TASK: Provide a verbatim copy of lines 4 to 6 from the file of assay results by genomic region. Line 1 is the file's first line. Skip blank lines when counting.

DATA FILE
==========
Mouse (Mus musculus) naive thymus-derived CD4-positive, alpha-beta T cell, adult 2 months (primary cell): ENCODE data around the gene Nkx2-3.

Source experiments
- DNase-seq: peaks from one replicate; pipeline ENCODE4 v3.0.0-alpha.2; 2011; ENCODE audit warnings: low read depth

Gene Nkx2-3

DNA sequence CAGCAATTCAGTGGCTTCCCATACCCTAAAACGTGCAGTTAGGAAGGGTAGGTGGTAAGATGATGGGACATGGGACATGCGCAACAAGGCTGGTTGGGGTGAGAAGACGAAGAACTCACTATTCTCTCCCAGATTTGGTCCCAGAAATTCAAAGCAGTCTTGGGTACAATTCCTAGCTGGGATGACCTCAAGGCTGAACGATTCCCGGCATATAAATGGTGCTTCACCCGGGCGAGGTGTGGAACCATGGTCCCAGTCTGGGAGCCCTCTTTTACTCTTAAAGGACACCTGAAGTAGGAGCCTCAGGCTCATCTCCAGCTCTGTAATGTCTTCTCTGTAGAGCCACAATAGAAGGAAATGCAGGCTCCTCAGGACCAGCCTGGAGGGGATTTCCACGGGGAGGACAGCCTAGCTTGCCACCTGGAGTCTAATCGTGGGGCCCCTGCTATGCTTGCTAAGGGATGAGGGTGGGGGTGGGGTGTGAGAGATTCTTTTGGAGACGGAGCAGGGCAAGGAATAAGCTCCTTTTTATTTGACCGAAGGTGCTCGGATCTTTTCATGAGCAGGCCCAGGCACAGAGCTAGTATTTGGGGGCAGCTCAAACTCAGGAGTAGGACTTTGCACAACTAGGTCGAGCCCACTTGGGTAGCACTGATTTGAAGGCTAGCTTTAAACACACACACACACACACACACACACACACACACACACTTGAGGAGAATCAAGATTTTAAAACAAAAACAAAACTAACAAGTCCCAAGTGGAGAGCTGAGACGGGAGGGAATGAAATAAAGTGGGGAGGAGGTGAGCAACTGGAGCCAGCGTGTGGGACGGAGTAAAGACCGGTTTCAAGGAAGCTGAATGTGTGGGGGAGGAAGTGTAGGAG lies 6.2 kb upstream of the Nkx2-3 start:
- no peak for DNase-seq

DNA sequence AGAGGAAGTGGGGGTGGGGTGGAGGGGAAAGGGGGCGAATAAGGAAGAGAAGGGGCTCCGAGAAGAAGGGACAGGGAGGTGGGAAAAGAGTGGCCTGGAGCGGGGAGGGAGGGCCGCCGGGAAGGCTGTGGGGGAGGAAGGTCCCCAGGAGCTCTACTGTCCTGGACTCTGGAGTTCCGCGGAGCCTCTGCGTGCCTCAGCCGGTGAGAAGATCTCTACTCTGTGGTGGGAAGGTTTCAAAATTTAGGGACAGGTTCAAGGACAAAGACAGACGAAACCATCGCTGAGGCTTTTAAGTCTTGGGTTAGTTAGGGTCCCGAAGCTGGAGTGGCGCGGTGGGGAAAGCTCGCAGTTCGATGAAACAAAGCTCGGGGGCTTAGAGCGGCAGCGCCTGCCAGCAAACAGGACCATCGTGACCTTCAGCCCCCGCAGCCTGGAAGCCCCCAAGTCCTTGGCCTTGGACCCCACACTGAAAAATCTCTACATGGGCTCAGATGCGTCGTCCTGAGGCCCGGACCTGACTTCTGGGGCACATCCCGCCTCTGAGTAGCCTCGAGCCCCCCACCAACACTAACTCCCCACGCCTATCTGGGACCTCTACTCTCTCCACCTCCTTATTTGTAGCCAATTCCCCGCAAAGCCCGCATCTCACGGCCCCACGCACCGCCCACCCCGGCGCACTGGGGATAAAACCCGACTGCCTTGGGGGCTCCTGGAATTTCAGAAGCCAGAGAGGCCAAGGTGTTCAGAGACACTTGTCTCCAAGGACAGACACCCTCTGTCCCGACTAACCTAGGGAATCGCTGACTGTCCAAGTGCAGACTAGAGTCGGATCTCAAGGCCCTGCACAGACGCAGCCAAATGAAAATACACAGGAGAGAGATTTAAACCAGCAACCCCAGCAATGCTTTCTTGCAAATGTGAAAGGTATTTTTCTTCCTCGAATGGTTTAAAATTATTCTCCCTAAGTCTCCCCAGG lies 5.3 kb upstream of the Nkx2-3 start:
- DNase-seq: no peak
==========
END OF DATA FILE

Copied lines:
Gene Nkx2-3

DNA sequence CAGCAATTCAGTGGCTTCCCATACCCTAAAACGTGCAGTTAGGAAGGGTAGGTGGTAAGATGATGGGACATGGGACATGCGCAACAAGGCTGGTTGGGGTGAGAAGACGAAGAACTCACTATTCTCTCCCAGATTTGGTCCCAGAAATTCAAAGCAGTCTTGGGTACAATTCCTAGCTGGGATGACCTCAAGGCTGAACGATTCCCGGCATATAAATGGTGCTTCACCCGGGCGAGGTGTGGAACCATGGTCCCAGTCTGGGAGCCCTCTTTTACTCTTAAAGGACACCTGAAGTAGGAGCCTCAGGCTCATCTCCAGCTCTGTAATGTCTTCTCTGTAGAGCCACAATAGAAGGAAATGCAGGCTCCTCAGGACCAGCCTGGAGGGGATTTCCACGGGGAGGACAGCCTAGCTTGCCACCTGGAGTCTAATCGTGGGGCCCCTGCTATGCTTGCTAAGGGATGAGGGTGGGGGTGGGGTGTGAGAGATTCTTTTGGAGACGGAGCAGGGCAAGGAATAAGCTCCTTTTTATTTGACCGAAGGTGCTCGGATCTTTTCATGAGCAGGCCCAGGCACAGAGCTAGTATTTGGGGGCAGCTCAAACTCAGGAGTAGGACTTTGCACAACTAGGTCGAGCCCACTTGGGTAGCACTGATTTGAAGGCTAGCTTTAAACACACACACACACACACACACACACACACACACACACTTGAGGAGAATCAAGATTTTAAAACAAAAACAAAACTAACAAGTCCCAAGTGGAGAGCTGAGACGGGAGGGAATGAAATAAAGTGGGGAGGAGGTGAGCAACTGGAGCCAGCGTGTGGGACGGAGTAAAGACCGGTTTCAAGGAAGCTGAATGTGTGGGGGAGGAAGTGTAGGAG lies 6.2 kb upstream of the Nkx2-3 start:
- no peak for DNase-seq